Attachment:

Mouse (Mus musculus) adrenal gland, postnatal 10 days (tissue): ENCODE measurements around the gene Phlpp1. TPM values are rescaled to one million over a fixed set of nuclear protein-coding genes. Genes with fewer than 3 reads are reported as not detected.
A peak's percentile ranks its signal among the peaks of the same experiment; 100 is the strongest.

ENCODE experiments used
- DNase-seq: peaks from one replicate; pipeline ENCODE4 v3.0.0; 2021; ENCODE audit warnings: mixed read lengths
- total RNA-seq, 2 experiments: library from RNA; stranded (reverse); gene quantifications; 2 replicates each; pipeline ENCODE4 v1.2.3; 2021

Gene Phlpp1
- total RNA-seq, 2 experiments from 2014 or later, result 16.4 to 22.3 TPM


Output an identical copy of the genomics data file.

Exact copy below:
Mouse (Mus musculus) adrenal gland, postnatal 10 days (tissue): ENCODE measurements around the gene Phlpp1. TPM values are rescaled to one million over a fixed set of nuclear protein-coding genes. Genes with fewer than 3 reads are reported as not detected.
A peak's percentile ranks its signal among the peaks of the same experiment; 100 is the strongest.

ENCODE experiments used
- DNase-seq: peaks from one replicate; pipeline ENCODE4 v3.0.0; 2021; ENCODE audit warnings: mixed read lengths
- total RNA-seq, 2 experiments: library from RNA; stranded (reverse); gene quantifications; 2 replicates each; pipeline ENCODE4 v1.2.3; 2021

Gene Phlpp1
- total RNA-seq, 2 experiments from 2014 or later, result 16.4 to 22.3 TPM